The RaZor ShadZ performs excellently in clear water. Just this past week, I used it to catch a nice 4-pound largemouth fishing in an area where I could see the bottom in almost 6 feet. This may not sound clear to our northern readers, but down here in Georgia, that type of clarity can be a little intimidating. While other anglers might fish with finesse gear in that situation, this realistic trailer has allowed me to power fish with 17-pound fluorocarbon and get plenty of good bites. 

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It allows for easy skip casts

Because the RaZor ShadZ doesn’t have a bunch of crazy appendages hanging from it, it’s a very streamlined profile that facilitates easy skip casts in tight quarters. I can skip a traditional jig really well, but for the longest time I was having some serious issues skipping my bladed swim jigs. I actually quit trying after a while because I was so tired of picking out backlashes.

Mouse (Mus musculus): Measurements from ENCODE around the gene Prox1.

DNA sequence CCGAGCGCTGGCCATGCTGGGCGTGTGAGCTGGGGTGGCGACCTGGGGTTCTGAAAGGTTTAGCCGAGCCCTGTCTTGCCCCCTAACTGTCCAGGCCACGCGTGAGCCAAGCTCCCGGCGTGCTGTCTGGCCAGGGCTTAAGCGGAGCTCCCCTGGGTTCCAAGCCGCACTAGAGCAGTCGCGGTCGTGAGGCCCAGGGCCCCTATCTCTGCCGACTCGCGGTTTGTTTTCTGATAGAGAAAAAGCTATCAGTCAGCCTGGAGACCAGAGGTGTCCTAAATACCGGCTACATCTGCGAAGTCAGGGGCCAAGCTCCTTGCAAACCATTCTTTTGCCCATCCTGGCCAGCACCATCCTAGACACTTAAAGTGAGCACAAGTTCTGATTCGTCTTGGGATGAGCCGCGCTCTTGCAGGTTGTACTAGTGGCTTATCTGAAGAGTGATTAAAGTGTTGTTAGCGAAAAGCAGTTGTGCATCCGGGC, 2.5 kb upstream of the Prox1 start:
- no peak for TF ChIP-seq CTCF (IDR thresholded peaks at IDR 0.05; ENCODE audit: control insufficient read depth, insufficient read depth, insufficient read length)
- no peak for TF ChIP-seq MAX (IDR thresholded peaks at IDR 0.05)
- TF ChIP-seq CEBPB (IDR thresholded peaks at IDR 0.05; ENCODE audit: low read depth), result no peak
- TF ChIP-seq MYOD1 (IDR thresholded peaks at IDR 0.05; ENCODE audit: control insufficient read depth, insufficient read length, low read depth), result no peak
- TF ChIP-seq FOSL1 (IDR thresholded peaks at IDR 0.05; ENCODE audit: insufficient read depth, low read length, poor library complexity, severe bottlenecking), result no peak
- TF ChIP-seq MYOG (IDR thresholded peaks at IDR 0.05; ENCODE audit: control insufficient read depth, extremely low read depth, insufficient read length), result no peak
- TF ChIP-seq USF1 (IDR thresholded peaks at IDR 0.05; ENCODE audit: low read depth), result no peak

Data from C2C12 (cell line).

The day I bought a pack of RaZor ShadZ, however, I figured I’d give it another shot. All of the sudden, I was able to skip my Chatterbaits 15 to 20 feet underneath both docks without even thinking about it. I wasn’t constantly messing with my reel settings and it didn’t take a bunch of concentration or skill. Sure enough, I got on an awesome pattern a few days later and the only way I could get bites was by skipping this combo underneath the walkways of boat docks. If I were still using a bulky trailer, I’m positive that I would have never had the confidence or ability to find this pattern. 

Fast-forward 13 months and this has become one of my favorite ways to quickly search for an effective dock pattern. I’m willing to bet that I have a Chatterbait and RaZor ShadZ combo on my front deck at least 75 percent of the year.